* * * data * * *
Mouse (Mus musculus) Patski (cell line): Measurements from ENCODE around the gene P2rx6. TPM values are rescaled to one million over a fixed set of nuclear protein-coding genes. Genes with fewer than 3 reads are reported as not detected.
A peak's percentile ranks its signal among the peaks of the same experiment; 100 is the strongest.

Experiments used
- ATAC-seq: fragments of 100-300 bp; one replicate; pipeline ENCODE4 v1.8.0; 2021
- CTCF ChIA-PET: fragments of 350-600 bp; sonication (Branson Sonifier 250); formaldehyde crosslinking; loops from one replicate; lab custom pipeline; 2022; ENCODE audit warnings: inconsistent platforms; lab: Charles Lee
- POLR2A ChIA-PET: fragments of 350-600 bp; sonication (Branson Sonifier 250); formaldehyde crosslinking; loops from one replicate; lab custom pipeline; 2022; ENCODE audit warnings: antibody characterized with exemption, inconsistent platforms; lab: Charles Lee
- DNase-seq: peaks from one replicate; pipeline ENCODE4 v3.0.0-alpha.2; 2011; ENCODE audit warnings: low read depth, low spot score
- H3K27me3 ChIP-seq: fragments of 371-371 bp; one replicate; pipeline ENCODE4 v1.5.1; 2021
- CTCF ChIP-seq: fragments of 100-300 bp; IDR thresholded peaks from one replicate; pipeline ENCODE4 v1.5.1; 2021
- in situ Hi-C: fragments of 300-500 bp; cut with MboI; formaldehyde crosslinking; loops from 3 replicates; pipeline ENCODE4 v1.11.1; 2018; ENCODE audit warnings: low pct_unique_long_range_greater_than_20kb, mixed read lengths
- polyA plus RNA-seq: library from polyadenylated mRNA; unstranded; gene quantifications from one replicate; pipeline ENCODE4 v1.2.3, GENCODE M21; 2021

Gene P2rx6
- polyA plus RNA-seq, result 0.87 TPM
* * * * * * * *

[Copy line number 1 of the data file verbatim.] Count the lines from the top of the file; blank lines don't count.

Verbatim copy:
Mouse (Mus musculus) Patski (cell line): Measurements from ENCODE around the gene P2rx6. TPM values are rescaled to one million over a fixed set of nuclear protein-coding genes. Genes with fewer than 3 reads are reported as not detected.